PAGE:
HR Glossary for HR Professionals
Glossary of the most common HR terms and acronyms to assist professionals navigating the ever-growing and ever-changing world of HR terminology.
What is a Deferred Compensation?
A plan that allows employees to defer compensation earned in one tax year to a future tax year such as employee stock options, pensions, and retirement plans. These plans are typically offered to company executives and high earners.
At the time of deferral, you would pay Social Security and Medicare taxes on the income, but would not have to pay income tax until the delayed compensation is received.
Types of deferred compensation
There are two types of deferred compensation – qualified and non-qualified compensation plans. Qualified plans comply with ERISA and consist of 401(k) and 402(b) plans. A non-qualified deferred compensation plan is a contract between an employer and employee in which the employer withholds compensation, invests it, and returns it to the employee in the future.
401(k) deferred compensation plans
The most known deferred compensation plan is a 401(k). A 401k is a tax-advantaged company-sponsored retirement account that employees can contribute to. Employees can make contributions to their retirement account through automatic payroll deductions, and the employer can choose to match some, or all of those contributions.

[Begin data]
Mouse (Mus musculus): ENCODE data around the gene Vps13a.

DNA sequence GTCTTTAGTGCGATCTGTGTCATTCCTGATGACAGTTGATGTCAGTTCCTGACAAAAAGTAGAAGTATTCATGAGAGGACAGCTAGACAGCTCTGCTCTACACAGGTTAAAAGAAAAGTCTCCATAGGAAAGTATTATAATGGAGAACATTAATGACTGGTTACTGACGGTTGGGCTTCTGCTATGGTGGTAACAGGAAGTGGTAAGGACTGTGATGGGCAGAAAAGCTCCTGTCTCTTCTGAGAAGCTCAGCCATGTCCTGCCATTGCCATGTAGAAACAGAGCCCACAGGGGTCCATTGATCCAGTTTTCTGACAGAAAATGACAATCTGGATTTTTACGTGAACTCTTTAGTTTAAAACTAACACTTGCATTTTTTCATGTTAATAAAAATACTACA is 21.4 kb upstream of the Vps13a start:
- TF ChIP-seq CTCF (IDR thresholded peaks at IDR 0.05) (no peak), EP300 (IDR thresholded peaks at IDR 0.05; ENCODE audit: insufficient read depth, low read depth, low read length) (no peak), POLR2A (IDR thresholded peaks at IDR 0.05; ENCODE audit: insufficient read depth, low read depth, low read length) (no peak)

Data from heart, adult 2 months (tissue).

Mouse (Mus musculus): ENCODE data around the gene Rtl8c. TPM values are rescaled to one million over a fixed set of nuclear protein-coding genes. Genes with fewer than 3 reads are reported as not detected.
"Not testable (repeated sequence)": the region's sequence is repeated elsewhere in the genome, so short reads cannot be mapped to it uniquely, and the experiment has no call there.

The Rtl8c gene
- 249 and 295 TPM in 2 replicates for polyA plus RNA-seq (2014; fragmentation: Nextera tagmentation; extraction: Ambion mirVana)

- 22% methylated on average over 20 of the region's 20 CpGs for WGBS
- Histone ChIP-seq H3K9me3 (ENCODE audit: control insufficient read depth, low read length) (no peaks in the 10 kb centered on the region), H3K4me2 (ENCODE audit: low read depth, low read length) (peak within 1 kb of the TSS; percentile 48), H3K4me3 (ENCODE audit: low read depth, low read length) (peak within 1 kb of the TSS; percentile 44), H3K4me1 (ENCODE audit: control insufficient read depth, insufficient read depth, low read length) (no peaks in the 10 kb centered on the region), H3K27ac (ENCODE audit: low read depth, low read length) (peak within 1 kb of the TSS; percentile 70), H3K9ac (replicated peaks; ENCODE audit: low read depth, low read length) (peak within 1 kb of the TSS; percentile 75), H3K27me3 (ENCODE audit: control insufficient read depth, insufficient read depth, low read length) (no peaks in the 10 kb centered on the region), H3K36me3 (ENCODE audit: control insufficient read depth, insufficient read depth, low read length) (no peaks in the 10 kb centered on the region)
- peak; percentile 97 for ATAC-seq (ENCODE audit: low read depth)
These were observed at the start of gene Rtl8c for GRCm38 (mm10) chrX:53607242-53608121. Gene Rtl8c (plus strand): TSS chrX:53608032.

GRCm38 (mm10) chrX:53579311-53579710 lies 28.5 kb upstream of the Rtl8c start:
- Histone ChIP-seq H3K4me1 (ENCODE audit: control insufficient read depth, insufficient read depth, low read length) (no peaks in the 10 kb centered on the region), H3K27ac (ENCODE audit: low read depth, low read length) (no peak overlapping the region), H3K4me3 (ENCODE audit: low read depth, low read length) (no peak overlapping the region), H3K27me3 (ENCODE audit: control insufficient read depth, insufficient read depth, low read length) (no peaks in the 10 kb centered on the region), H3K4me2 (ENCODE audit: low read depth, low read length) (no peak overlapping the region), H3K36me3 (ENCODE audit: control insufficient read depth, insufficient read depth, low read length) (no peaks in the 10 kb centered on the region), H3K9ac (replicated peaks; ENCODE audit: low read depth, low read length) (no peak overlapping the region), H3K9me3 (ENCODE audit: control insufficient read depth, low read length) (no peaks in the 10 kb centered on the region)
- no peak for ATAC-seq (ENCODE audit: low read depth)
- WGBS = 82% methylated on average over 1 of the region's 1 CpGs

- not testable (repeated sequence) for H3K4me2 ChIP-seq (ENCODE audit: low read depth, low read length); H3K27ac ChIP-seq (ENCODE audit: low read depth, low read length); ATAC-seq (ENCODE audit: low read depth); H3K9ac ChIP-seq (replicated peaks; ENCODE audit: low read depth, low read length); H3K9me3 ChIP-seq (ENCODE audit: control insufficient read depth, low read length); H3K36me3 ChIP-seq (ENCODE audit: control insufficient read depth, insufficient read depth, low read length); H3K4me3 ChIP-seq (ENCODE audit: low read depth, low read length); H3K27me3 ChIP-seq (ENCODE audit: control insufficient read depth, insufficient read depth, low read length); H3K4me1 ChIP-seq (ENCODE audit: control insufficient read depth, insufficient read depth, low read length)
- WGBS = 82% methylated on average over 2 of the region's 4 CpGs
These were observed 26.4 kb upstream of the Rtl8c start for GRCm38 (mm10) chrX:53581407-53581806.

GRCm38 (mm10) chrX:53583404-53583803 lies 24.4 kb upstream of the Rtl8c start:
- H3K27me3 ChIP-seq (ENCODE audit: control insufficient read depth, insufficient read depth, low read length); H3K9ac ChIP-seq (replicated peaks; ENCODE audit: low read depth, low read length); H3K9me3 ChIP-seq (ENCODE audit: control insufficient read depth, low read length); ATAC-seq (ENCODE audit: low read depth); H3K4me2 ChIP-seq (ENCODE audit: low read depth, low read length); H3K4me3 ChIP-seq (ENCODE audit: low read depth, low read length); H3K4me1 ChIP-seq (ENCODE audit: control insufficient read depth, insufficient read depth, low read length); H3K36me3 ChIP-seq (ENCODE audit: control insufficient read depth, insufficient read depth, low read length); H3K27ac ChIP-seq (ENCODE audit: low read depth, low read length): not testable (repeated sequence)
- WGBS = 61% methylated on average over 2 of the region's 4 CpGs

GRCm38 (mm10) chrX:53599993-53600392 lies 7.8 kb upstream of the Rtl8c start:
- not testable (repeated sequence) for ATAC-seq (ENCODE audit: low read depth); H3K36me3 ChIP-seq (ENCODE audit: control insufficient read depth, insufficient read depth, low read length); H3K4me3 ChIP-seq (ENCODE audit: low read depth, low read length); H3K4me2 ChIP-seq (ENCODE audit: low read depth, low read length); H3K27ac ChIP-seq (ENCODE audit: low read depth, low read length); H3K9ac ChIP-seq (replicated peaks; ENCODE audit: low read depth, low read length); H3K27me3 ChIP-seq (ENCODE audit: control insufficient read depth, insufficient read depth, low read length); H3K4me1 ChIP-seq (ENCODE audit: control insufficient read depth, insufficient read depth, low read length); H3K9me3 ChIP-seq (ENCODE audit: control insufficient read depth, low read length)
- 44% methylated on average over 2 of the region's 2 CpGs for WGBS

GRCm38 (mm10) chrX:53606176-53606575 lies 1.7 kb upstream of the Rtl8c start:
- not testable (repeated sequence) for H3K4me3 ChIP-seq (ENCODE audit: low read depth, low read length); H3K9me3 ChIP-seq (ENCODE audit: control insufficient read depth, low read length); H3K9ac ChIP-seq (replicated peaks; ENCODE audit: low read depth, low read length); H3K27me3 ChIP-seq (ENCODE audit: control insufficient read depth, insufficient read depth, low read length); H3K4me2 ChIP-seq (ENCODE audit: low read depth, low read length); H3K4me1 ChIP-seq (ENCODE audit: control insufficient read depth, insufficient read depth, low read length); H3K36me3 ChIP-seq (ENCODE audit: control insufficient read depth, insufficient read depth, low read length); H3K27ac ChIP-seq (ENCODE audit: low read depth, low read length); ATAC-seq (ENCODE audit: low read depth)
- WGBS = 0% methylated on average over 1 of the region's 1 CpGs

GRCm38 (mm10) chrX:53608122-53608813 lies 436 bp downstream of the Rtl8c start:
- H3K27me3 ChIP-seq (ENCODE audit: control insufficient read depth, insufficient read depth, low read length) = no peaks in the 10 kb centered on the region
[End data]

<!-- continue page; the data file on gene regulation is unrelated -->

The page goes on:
Some companies – typically smaller companies – require an employee to work for a year before they become eligible to participate in the company’s 401(k). This delayed 401(k) option will likely be less attractive to quality job candidates. Other companies automatically enroll employees in the plan, but require a waiting period for the employee to be able to receive employer contribution. Finally, the best 401(k) plans automatically enroll employees in the plan upon the employee’s first paycheck and require no waiting period for an employer contribution to kick in.
First and foremost, when choosing between these three options and deferred compensation, employers must evaluate their financial standing. If an employer has more budgetary restrictions, it may be best to require a full year of employment before an employee becomes eligible to participate in the company’s 401(k).
Once you evaluate your financial flexibility, you should consider your organization’s turnover rate, employee satisfaction, and ease of hiring. If these are weak points for the company you may want to consider offering one of the automatic 401(k) enrollment options.
Related Terms: 401(k)